The second reason, is variability. Your example would require a single task system. In real life, even phone OSes are moving toward even more multi-tasking. The 23752 bytes you mention will be lost in a sea of other memory change. Maybe the malicious application, between probes, would register an increase of memory consumption of about 67849 bytes, because not only paypal's page was opened, but also between the memory check the user received an message and the messaging application started automatically downloading the attached picture. (And that's just taking into acount application with direct memory management. Now, if you add in the mix languages that use deffered garbage collection, memory consumption gets even weirder).

Third reason is also availablity. You example require the paypal page to always have the exact same size down to the byte in order to be easily recognisable. Saddly, in real life, developers are constantly tuning their code. It might be 23752 today, it could be 34756 tomorrow. And that's just the size it-self. You've probably noticed, but nowadays every single company feels compelled to re-invent their interface, Facebook is far from having the monopolly on completely changing its interface whenever somebody sneezes. That means that the bogus paypal page displayed by the attacked software might look like an older version instead of looking like all other current instances. (Now, that's not a guarantee that the user will notice that something is fishy. Less attentive users will probably dismiss it as "Meh, another of these almost-weekly UI re-invention"). Still, these kind of change will make it terribly difficult to use the free memory tracking that you propose.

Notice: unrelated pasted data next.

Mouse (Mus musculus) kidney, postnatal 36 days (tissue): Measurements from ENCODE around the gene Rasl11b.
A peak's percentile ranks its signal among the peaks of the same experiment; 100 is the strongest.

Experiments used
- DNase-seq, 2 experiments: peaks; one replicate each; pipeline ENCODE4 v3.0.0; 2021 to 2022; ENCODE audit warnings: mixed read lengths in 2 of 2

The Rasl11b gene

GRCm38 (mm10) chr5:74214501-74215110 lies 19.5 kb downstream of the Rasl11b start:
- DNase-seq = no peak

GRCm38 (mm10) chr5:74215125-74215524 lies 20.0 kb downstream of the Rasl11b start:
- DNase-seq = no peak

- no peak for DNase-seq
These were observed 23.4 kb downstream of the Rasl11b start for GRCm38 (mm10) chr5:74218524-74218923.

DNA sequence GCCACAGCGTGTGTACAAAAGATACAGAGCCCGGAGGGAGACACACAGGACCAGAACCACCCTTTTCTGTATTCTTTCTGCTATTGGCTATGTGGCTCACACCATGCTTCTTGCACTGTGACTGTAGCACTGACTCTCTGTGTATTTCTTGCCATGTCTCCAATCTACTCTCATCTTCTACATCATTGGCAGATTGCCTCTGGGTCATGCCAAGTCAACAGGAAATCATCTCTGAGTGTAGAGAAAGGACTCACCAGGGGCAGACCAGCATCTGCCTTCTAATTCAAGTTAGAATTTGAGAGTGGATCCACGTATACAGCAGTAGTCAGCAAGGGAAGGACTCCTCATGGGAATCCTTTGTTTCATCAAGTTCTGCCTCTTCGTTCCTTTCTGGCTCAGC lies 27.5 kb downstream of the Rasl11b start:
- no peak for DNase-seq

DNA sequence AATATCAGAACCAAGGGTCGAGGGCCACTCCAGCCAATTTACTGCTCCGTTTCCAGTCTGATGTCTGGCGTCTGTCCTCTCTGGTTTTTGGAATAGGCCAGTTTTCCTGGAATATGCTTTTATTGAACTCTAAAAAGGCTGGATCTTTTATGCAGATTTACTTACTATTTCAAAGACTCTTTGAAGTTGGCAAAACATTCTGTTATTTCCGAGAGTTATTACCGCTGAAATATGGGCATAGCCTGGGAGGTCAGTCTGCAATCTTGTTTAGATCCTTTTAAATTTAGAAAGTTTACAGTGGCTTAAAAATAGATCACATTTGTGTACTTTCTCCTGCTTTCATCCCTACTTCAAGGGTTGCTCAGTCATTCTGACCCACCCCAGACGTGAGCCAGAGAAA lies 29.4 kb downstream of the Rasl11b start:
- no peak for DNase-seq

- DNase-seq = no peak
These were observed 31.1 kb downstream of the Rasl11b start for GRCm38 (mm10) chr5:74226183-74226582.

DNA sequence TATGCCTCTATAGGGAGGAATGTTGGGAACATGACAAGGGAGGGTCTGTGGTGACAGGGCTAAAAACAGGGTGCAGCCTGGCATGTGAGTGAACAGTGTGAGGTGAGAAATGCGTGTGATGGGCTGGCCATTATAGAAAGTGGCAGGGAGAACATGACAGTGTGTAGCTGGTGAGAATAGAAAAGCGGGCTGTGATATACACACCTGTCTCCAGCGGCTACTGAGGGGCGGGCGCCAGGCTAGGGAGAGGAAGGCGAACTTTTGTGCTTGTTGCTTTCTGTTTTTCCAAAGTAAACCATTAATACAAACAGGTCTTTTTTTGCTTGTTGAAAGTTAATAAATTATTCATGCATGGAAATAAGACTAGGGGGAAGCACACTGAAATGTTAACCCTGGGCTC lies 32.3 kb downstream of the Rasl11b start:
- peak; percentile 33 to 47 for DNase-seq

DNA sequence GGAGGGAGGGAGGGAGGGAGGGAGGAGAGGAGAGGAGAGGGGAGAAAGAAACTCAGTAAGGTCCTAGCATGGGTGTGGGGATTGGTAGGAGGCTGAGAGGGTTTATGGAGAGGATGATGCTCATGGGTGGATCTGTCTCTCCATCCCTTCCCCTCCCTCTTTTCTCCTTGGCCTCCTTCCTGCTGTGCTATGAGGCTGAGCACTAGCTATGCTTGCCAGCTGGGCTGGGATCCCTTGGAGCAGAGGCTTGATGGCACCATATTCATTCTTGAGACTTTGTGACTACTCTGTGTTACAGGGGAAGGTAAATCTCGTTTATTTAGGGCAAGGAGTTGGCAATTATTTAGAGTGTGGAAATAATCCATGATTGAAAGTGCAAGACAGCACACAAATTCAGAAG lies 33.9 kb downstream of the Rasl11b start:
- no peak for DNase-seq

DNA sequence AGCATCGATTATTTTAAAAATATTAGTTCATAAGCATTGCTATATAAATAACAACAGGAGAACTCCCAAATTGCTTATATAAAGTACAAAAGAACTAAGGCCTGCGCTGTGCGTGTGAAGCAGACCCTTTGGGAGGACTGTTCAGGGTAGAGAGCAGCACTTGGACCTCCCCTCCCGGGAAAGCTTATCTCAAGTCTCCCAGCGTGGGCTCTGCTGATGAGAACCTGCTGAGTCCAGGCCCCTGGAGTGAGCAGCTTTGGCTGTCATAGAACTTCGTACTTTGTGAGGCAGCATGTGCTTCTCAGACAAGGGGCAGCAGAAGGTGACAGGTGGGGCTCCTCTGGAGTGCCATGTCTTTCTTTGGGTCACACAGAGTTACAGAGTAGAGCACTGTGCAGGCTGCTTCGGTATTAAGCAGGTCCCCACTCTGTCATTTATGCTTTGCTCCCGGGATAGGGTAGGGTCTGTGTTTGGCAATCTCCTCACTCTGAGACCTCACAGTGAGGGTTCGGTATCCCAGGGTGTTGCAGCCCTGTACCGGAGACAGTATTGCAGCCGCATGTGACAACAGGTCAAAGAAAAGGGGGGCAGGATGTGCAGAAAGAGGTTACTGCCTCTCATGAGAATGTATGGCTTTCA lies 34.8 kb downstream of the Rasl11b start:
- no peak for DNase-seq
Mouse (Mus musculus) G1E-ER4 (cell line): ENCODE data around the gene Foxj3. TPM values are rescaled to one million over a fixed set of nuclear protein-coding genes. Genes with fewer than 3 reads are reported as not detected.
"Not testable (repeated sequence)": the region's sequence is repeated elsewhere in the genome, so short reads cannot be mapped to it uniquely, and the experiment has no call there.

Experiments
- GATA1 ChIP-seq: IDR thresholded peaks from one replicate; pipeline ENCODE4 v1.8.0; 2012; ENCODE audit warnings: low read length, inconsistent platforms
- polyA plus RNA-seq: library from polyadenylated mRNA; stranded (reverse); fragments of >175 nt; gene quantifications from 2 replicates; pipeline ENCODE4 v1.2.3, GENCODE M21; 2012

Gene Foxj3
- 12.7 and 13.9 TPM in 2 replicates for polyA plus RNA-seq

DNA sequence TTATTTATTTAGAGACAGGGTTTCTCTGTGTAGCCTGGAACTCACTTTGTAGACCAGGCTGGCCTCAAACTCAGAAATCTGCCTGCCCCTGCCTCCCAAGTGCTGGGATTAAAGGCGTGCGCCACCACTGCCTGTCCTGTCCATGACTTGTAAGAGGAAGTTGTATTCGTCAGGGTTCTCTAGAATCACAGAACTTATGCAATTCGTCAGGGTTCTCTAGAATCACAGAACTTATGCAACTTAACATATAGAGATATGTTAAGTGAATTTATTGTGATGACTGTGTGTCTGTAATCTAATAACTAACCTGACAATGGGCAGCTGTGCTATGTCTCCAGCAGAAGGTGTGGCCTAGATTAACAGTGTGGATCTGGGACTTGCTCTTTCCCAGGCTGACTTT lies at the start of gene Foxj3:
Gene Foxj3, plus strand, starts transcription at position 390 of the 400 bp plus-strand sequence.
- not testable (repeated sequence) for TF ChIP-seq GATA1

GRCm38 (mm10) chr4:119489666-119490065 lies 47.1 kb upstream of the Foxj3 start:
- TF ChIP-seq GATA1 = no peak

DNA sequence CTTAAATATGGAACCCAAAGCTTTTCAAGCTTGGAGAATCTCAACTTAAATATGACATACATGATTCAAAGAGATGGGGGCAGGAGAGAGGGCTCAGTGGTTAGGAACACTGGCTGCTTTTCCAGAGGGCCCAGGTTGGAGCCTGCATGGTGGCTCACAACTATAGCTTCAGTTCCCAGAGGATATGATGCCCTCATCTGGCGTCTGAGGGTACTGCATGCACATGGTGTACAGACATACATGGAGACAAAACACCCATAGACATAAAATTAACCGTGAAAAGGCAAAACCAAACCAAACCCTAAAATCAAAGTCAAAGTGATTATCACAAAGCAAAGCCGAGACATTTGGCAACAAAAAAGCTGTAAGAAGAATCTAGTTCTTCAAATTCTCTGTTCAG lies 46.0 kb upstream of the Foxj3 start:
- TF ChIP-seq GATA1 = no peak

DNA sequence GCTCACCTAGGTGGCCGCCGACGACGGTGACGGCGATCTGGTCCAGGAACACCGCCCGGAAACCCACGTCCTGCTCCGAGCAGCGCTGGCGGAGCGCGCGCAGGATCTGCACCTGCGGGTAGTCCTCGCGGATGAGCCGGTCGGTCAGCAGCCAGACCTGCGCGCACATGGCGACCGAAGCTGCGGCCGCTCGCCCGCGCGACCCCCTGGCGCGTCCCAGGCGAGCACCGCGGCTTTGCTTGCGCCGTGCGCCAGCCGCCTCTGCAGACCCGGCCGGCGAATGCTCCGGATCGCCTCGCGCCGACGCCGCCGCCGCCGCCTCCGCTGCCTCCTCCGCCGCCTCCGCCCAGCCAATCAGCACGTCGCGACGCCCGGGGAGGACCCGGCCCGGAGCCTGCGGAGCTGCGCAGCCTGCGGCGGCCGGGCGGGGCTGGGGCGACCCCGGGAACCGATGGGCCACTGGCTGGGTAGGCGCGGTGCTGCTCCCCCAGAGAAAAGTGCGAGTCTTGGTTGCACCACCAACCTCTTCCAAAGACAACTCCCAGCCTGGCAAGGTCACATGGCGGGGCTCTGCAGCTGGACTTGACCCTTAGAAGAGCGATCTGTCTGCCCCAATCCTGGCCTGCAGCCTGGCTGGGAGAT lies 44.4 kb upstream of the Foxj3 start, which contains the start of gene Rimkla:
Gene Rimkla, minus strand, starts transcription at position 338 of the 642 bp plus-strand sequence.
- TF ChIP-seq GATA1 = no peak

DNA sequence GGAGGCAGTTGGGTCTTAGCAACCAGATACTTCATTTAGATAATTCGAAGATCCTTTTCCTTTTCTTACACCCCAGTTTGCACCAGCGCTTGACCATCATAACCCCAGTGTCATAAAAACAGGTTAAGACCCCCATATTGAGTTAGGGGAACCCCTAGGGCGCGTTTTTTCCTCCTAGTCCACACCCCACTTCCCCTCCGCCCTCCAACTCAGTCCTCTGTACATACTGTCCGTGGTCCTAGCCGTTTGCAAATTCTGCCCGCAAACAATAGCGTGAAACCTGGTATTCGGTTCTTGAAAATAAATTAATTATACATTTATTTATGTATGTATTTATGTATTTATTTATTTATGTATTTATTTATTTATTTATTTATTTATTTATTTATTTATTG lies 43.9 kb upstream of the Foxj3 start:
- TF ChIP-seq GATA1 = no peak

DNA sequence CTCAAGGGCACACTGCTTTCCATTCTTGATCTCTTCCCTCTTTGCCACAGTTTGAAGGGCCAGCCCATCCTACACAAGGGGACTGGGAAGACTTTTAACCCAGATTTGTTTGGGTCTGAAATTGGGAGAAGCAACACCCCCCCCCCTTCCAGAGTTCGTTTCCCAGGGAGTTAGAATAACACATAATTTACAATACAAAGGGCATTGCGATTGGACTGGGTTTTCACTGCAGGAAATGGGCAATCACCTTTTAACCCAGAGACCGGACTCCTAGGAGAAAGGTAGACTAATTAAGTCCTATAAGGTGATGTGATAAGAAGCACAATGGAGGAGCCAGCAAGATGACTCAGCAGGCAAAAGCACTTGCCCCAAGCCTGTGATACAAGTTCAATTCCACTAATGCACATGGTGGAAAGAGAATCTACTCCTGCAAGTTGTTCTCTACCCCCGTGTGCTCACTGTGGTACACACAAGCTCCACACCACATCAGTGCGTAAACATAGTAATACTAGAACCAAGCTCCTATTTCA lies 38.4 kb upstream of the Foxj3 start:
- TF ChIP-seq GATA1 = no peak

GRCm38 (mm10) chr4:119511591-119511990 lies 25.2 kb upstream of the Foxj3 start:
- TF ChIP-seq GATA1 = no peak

Last reason: banks. Some banks ask the user to confirm the transaction out-of-band (mine does make confirm credit-card transaction). A user thinking to buy an In-App extra 10$ with paypal would be surprised to receive an SMS asking confirmation for a credit-card transaction of 10'000$.

Comment: Ooops! (Score 3, Funny) 150

by jd (#47734597) Attached to: Google Wants To Test Driverless Cars In a Simulation

Found a bug in physics.c, those cars we mass produced last year will spontaneously explode after 367 days of exposure to an atmosphere containing oxygen, or when white lines are painted rather than vinyl, or when attempting a corner of a prime number of degrees when speeding on a cambered road.

Why wasn't this spotted sooner?

Because we hadn't expected to need chemistry or non-Euclidian geometry in a physics engine.

Comment: Re:Perhaps this won't be a popular view... (Score 1) 239

by jd (#47734539) Attached to: "MythBusters" Drops Kari Byron, Grant Imahara, Tory Belleci

Then make the episodes longer. Or have one set of presenters on the first show (they're usually paired) and the others on the second show. Or eliminate redundant footage so that you can have two or three times the content. Or eliminate the advertisers, sorry adverts, and get three times the running length.

Comment: Re:Not sure if gone (Score 1) 239

by jd (#47734503) Attached to: "MythBusters" Drops Kari Byron, Grant Imahara, Tory Belleci

Discovery got caught using fake footage in documentaries. No scientist should be working with a channel that is peddling fraudulent material. History lost a lot of reputation with their academically bogus Ancient Aliens stuff, but at least they didn't try to offer photographs and videos they themselves doctored as "evidence".

If the three have projects worth taking seriously, they won't be projects on Discovery. HBO has less of a credibility issue.

Comment: Window Manager (Score 2) 81

by DrYak (#47733539) Attached to: Researchers Hack Gmail With 92 Percent Success Rate

And other OSes might be vulnerable.

Other OSes use other windows manager.
Android is the only one using "flinger".
Wayland for exemple is used by the Meago/Tizen/Sailfish OS family.

Same vulnerability won't expose other OSes, but on the other hand, other window manager could also be broken in a different way and be exploited by a different malicious app.

Comment: Rules... (Score 1) 177